Food And Feeding





The feeding of Guinea Pigs is a very simple matter. Their main food is

good hay or dried grass. This should be before them all the time, as

they will not eat too much of it. Be sure, however, that it is not musty

or mouldy.



In addition to hay, they should have at least once a day, a feeding of

green food. This is essential in keeping them from becoming constipated.

By green food we mean such things as lawn clippings, green clover,

spinach, green corn stalks, lettuce, celery tops, plantain, dandelion,

grasses, etc., which is, of course, very plentiful in the summer. In the

winter when you cannot get these, carrots, beets, apples, cabbage,

mangle beets, yellow turnips, etc., will take their place.



The grains such as oats, wheat, corn, bran, chops, etc., should be fed

them, as it makes flesh and gives them strength. Oats is probably the

best of them all. Stale bread is also good, but it should not be greasy

or mouldy. A good plan is to feed in the morning hay and grain or a bran

or chops mash instead of the grain. At noon some green stuff or roots

and at night hay. Give them all the hay they can eat. Keep it before

them all of the time, but only feed as much green stuff as they can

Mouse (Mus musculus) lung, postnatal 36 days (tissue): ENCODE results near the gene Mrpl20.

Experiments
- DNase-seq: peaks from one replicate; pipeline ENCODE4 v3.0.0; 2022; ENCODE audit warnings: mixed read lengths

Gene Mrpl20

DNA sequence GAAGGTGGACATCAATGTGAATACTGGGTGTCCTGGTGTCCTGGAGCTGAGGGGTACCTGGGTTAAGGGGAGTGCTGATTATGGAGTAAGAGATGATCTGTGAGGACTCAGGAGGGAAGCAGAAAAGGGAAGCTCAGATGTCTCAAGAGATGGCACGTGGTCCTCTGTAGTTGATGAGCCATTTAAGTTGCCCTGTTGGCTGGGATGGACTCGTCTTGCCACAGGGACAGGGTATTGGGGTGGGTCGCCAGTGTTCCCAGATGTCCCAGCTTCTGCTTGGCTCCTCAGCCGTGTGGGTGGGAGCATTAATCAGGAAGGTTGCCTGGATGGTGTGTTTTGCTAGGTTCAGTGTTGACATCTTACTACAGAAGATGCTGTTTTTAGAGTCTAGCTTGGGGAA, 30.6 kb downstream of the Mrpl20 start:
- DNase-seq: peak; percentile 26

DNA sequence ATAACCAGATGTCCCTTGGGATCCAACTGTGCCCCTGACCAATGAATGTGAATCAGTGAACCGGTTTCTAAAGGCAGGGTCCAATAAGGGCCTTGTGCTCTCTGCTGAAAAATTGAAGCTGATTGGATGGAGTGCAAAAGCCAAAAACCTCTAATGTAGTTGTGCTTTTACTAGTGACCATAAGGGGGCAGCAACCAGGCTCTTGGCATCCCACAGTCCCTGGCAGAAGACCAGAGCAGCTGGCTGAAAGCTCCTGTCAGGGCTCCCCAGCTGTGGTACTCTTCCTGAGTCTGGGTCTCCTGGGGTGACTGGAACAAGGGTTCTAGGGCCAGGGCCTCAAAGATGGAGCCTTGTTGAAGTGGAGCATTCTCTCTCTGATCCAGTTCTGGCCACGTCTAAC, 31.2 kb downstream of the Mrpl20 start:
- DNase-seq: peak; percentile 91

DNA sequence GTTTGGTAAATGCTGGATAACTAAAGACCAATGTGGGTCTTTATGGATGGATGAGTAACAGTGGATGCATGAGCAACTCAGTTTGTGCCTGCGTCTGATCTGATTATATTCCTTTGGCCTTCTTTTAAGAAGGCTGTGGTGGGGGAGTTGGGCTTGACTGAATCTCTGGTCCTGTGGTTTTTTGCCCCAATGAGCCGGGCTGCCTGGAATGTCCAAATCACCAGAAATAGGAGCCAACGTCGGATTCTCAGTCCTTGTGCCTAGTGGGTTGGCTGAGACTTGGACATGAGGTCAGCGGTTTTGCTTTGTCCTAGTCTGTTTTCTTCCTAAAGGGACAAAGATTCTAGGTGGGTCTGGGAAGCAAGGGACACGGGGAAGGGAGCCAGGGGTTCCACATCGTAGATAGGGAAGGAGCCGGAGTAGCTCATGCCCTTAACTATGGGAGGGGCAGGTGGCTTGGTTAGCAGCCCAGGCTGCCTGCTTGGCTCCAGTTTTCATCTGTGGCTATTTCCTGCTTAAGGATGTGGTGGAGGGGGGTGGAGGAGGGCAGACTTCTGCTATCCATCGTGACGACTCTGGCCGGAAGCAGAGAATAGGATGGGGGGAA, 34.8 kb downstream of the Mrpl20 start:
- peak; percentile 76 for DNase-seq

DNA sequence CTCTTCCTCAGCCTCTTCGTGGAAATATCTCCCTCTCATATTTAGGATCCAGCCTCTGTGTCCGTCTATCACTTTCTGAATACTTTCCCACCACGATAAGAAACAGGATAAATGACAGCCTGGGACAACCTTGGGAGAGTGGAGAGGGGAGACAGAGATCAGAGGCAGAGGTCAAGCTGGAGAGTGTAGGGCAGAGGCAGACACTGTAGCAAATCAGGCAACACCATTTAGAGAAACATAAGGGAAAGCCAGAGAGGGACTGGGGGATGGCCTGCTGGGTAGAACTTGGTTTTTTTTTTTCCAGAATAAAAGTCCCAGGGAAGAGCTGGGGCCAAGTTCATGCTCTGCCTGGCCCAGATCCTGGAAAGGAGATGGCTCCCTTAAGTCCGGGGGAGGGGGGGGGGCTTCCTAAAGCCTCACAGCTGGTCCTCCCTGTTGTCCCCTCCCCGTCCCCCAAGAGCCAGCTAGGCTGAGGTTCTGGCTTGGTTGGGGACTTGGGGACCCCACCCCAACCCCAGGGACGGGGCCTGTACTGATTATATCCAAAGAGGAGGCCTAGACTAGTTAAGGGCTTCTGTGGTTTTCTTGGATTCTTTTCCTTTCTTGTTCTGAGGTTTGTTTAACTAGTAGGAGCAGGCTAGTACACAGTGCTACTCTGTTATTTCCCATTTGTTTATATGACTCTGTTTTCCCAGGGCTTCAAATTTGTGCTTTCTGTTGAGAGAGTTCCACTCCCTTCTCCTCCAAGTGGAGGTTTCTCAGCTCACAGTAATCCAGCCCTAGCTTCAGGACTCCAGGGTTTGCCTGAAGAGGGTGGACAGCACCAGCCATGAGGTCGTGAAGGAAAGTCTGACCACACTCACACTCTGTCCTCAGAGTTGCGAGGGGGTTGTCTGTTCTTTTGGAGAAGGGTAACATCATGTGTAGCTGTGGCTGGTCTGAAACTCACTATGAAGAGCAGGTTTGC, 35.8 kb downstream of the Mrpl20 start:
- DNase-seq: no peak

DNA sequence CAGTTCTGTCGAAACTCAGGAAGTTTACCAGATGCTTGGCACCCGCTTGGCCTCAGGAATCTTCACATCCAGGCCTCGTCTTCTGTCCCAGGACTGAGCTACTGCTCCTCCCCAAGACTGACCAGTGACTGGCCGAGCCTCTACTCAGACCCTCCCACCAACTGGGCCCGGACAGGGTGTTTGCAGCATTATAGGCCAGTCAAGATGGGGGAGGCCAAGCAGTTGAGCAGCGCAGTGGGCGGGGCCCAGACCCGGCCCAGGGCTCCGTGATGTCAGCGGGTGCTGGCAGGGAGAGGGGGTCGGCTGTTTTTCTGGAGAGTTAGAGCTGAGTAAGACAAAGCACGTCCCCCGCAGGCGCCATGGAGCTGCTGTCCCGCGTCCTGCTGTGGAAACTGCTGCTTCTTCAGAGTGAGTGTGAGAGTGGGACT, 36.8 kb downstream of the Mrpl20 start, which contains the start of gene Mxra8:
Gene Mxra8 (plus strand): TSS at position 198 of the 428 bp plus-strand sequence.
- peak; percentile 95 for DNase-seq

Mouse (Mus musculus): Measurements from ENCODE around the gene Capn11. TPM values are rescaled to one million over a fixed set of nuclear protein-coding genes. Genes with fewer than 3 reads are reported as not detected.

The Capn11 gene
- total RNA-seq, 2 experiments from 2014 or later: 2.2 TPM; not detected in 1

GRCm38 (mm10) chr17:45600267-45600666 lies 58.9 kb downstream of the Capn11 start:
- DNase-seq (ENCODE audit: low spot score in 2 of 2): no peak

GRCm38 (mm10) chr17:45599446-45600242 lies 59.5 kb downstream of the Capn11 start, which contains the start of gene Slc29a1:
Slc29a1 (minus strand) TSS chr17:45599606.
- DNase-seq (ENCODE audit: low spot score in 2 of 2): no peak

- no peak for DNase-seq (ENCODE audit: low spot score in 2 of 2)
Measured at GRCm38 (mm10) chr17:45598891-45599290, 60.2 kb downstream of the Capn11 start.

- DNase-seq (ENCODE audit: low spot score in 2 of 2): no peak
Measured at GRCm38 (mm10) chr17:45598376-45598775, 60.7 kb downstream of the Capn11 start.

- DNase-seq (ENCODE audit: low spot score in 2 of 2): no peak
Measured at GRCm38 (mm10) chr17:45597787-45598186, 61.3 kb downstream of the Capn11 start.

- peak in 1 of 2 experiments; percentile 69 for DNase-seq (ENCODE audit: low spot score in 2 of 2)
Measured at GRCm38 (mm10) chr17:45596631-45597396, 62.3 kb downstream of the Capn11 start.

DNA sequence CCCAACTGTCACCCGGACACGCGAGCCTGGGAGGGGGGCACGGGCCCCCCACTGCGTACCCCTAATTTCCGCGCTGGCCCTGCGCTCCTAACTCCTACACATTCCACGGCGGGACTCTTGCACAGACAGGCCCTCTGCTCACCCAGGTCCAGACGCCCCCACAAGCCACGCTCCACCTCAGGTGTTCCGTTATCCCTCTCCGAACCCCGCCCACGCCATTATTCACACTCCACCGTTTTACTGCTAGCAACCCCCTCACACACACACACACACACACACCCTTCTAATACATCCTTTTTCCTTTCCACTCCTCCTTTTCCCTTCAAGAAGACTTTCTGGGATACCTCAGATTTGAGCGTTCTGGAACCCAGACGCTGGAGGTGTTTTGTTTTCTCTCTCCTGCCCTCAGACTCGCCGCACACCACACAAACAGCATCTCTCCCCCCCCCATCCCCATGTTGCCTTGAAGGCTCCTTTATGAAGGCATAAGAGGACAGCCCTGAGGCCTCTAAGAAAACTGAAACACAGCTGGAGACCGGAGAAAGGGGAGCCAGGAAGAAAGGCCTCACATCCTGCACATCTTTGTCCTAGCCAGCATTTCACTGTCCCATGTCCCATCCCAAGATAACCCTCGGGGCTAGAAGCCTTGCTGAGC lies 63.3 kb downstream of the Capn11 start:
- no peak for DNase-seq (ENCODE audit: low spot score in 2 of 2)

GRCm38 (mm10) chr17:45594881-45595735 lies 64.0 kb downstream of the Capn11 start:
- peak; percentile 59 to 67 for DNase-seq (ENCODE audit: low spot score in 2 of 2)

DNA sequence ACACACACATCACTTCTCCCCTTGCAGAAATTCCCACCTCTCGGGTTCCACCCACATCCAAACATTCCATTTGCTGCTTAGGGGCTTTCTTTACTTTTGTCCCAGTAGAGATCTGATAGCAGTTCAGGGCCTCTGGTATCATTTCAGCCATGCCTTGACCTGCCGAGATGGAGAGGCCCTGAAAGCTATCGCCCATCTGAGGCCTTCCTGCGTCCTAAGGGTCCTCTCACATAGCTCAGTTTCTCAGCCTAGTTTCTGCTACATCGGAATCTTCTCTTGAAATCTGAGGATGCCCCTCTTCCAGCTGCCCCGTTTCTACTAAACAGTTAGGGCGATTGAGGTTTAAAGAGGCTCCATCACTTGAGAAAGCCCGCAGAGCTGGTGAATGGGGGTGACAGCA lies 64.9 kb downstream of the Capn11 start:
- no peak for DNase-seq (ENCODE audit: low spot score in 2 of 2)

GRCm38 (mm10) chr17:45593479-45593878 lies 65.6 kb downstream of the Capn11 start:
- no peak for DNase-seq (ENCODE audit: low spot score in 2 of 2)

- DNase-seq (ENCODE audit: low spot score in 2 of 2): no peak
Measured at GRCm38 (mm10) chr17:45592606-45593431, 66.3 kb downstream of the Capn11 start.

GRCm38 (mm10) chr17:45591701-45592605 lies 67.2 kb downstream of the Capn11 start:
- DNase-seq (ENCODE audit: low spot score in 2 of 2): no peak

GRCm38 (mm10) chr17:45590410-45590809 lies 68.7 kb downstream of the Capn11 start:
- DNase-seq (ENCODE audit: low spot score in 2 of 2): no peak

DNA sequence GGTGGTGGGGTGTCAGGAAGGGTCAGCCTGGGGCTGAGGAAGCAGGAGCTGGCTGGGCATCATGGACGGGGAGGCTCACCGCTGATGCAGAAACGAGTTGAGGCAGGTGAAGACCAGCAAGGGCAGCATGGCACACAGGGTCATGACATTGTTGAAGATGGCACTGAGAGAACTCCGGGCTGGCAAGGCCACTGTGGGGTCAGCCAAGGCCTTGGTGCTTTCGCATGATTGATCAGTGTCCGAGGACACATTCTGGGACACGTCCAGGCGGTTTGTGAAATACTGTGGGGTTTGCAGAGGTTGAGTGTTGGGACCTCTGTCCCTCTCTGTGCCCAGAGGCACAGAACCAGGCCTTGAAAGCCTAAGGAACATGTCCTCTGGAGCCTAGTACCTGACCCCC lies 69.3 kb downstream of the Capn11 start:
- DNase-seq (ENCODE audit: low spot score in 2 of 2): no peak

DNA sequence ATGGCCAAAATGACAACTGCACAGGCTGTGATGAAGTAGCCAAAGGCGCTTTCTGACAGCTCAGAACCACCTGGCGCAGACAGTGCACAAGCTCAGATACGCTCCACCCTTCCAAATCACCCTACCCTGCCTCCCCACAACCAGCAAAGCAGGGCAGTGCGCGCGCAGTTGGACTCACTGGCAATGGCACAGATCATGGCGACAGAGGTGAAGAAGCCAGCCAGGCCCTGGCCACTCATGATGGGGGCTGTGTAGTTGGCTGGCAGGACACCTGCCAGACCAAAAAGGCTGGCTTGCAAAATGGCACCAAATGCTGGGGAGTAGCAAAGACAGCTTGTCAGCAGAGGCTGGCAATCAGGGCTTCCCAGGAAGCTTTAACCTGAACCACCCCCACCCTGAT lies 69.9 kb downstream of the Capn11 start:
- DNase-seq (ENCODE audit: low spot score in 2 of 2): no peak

clear up in a few hours. They are also not apt to overeat grain, which

should be fed in an earthen or wooden vessel. If you feed only twice a

day, give them the green food in the morning with the hay. Guinea Pigs

drink but little water when eating green food, but they should have a

vessel of fresh water in the hutch or pen every morning. It is also well

to keep a piece of rock salt in each hutch.



In the spring or summer you can feed more green stuff than in the

winter, in fact, we have raised them in the summer on an exclusive green

food diet by moving the hutches from place to place on the lawn. But in

the winter and fall, when greens are scarce and they are not used to

them, a sudden over-feeding might result in severe loss. Avoid a sudden

change of diet.



In the spring and summer there is but little food to buy for them. Even

the city raiser, by saving his own and his neighbors' lawn clippings,

can be well supplied. By curing these clippings a good grade of hay is

obtained. A little grain, especially for the pregnant mothers, is all

that need be bought.



Bread and milk is a good flesh producer and should be fed any weak ones,

also nursing mothers. In the winter it should be warmed.



The feeding of Cavies, you see, is a very simple matter, even for a city

man. The commission houses every day throw away enough lettuce, cabbage,

celery, etc., to feed a large number. Stale bread can always be bought

very cheaply from the bakeries. On the farm nothing whatever need be

bought at any time.





Doubtful Foods.



Breeders differ so as to doubtful foods that it is hard to advise what

not to use. We get good results from alfalfa, but some breeders say it

is too rich and gives them kidney trouble. We feed alfalfa hay in the

winter with good results, but have had but little experience with it

green. We would advise you to go light on it, however. Many breeders

feed cabbage, while others say not. All are agreed, however, that

potatoes, white turnips and parsnips are to be avoided. Of course, meat

or greasy food must not be fed.





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